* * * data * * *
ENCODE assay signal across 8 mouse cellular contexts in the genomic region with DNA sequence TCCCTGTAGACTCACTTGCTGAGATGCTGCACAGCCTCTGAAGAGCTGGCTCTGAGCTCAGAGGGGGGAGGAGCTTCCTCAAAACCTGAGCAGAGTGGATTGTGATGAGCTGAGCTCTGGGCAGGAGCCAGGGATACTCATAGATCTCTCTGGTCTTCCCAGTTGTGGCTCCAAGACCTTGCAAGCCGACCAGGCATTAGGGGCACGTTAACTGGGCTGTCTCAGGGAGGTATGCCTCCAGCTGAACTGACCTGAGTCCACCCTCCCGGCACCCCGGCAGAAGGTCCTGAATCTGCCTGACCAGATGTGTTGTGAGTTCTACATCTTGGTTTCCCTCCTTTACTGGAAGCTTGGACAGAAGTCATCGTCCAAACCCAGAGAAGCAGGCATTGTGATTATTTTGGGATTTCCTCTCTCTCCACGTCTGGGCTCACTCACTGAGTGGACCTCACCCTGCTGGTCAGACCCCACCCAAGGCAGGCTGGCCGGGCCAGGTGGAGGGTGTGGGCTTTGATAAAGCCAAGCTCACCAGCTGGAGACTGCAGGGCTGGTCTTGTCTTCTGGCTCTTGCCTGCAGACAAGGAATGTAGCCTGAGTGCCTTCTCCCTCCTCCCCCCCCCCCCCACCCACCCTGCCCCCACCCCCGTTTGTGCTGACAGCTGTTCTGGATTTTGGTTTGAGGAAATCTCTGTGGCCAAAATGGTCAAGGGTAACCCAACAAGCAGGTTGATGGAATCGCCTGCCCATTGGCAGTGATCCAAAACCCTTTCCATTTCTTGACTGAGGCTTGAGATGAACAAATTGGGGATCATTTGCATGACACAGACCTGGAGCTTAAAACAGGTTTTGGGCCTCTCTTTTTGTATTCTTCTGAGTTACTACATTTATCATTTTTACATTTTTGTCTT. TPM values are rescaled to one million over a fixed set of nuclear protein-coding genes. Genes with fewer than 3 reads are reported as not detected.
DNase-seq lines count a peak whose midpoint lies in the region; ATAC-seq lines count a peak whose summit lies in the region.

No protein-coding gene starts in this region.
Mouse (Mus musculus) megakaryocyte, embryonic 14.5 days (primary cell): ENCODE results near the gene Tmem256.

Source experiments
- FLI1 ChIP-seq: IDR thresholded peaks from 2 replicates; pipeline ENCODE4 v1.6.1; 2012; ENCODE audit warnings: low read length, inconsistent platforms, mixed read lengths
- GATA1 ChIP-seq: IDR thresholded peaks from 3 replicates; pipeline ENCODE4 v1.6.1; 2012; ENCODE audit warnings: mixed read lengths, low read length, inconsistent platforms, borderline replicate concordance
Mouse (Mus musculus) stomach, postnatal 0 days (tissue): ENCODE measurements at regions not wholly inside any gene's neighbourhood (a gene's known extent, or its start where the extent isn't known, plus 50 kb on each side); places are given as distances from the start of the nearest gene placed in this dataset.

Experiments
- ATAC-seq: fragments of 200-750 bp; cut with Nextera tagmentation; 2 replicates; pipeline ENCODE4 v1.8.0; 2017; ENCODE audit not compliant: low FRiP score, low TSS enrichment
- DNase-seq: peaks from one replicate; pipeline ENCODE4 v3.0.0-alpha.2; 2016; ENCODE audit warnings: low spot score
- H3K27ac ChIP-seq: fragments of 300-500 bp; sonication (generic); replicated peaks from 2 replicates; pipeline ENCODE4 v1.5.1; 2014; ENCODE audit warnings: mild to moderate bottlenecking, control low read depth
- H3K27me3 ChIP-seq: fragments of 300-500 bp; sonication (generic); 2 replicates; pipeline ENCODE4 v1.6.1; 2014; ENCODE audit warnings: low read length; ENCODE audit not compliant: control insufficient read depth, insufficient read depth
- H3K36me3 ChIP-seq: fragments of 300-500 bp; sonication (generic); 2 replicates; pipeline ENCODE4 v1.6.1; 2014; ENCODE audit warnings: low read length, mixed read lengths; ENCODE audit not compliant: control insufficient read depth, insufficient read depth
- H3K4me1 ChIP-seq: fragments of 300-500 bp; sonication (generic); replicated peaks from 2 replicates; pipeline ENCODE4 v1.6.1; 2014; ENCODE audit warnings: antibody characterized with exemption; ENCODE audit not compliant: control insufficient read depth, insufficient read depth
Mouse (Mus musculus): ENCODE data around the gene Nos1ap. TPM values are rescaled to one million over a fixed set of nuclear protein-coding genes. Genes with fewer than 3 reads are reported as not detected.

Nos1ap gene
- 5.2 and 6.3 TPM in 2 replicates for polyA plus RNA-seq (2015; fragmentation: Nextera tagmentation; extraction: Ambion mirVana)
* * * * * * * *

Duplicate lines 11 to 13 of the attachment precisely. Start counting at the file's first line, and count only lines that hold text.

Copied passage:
- DNase-seq: peaks from one replicate; pipeline ENCODE4 v3.0.0-alpha.2; 2016; ENCODE audit warnings: low spot score
- H3K27ac ChIP-seq: fragments of 300-500 bp; sonication (generic); replicated peaks from 2 replicates; pipeline ENCODE4 v1.5.1; 2014; ENCODE audit warnings: mild to moderate bottlenecking, control low read depth
- H3K27me3 ChIP-seq: fragments of 300-500 bp; sonication (generic); 2 replicates; pipeline ENCODE4 v1.6.1; 2014; ENCODE audit warnings: low read length; ENCODE audit not compliant: control insufficient read depth, insufficient read depth